My hometown is under water. Parts of it, anyway. Places that hold sweet, buttercream memories . . . places that hold my history. As I write this, I feel helpless and small. Dear friends have lost their homes. Some have lost their lives. And I can’t help but ask the question so many others have asked, throughout the past week, throughout the ages.


I don’t have an answer. Even if I did, it wouldn’t change the devastation that’s occurred in the city of my childhood, in the state that carries my heart. As I watch the news footage of houses and street signs I recognize, each clip, each reel reminds me of places and events I don’t want to see washed away.

I learned to drive on those streets. Hours and hours, just Daddy and me, getting on and off I-45, on and off, on and off, until he was sure I could handle the Houston freeways.

I had birthday parties at Peppermint Park. Those rides were the best!

I played little league at Dow Park. The Comanches. Right field. Do you know how many eleven-year-old girls hit balls to right field? Not many—which explains why my coach put me there.

The first time a boy held my hand was at Bethel Baptist Church on Tidwell Road.

I had my first kiss at Airline Skating Rink. More than one date at Farrell’s Ice Cream Parlor in the Galleria.

And oh. My. Word. You haven’t lived until you’ve had a Po-boy sandwich from Antone’s on T.C. Jester. There’s no way to describe the taste, since most of you don’t have a point of reference from which to draw. Let’s just say an Antone’s Po-boy is like manna from heaven smeared with happy sauce.

And who can forget the line, several blocks long, to get a pie from the Flying Saucer Pie Company? We could never buy just one. Or even two. How that tiny building kept up with the business it generated is a mystery that can only be explained by one thing: fairies. I believe fairies lived behind those swinging kitchen doors and made those pies. It’s the only explanation.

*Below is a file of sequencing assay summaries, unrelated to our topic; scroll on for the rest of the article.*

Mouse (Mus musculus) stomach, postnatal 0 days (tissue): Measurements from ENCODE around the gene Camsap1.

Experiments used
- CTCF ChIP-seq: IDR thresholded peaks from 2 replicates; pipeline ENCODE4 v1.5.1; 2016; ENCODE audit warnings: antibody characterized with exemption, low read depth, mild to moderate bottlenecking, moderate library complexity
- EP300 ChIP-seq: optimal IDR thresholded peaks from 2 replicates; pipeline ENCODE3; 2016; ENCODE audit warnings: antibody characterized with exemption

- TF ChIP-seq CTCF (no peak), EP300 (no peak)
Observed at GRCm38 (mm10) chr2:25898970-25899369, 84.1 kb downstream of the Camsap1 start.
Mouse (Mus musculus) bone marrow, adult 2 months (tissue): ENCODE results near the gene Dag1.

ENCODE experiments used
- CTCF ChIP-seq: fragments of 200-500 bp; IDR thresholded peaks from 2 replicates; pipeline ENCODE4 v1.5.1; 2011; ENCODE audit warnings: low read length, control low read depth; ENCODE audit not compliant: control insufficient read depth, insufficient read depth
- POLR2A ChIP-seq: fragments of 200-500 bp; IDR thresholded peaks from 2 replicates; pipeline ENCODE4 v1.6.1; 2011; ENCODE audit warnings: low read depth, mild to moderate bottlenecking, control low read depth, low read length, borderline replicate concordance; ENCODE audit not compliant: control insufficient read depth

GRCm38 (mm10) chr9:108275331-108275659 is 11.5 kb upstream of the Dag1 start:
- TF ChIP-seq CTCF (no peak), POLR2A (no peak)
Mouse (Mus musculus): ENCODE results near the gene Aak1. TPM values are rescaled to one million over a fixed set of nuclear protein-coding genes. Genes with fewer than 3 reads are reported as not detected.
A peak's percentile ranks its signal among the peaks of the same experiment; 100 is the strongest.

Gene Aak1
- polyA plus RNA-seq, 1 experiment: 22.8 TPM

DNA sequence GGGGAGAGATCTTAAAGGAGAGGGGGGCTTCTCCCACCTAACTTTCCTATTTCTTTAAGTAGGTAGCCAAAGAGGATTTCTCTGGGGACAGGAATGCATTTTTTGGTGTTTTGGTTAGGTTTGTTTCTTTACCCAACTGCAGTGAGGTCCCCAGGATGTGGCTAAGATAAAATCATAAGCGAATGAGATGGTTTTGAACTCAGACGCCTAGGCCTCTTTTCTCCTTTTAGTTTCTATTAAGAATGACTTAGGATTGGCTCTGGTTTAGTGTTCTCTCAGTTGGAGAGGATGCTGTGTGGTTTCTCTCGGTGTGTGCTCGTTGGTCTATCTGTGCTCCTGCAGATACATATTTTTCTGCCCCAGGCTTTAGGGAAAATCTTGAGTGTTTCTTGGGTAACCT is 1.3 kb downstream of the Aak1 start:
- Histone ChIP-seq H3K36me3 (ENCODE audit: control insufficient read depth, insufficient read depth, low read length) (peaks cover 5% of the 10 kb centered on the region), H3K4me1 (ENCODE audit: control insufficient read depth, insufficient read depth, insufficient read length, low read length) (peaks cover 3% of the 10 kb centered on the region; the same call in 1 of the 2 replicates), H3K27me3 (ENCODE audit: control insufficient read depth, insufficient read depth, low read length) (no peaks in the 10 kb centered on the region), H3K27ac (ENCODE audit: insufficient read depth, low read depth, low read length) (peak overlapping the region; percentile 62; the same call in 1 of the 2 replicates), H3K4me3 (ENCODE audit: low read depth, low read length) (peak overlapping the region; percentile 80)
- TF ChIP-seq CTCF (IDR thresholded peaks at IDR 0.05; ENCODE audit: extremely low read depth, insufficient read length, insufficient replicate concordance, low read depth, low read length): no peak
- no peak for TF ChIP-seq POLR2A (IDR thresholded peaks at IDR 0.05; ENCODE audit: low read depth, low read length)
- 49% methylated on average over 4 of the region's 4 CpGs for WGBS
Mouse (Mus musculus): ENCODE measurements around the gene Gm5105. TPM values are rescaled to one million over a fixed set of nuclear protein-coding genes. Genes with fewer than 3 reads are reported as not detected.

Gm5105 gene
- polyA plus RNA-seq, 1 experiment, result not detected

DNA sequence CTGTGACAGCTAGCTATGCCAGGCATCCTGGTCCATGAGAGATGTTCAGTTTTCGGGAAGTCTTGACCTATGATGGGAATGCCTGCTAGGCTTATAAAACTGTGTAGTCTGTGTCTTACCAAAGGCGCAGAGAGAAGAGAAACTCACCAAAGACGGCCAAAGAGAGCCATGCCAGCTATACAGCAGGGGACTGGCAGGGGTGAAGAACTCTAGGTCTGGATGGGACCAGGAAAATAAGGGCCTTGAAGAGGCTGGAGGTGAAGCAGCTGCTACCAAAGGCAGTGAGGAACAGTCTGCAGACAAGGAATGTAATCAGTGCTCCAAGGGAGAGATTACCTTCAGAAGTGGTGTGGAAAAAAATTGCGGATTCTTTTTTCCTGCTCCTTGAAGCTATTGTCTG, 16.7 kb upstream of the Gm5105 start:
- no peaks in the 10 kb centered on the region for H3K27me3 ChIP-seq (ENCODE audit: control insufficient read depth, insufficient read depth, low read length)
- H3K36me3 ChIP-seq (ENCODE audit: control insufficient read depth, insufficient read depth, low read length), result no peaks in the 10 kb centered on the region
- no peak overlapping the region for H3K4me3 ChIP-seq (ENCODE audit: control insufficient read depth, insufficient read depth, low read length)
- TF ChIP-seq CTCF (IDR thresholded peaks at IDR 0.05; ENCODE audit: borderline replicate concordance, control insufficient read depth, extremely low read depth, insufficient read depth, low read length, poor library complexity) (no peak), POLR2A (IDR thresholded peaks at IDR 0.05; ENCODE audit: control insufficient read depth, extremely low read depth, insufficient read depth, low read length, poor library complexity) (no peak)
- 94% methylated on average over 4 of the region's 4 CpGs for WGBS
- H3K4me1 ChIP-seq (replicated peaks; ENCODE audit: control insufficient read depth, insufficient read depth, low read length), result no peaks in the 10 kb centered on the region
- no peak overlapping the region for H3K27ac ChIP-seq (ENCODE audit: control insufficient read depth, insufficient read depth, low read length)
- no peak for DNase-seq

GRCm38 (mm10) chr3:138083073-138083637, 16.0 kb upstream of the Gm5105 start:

I could go on . . . my mind already has . . . but I don’t need to. Each misty memory leads me back to the same question.


But maybe that’s not the right question to ask. Maybe, instead of asking an impossible question that will never provide a satisfying answer, I should just be still. Just watch.

In the midst of unspeakable tragedy, there is beauty that might never be realized without just such an opportunity.

In the wake of Harvey, I’ve seen people from the farthest reaches of the political spectrum come together in a joint effort of human decency, compassion, and love. I’ve watched those who might have declared themselves mortal enemies a week ago work side by side as members of the same team. I’ve seen competitors become colleagues, adversaries become allies, and foes become friends.

Houston, you are tough. Texas, you are invincible. We will come back from this. In the meantime, let us glean whatever good we can. In the eye of the hurricane, in the center of the storm, we have found peace.

“He stilled the storms to a whisper; the waves of the sea were hushed,” Psalm 107:29.           

Renae Brumbaugh Green is a bestselling author and award-winning humor columnist. She lives in Stephenville with her handsome, country-boy husband, nearly-perfect children, and far too many animals. Connect with Renae at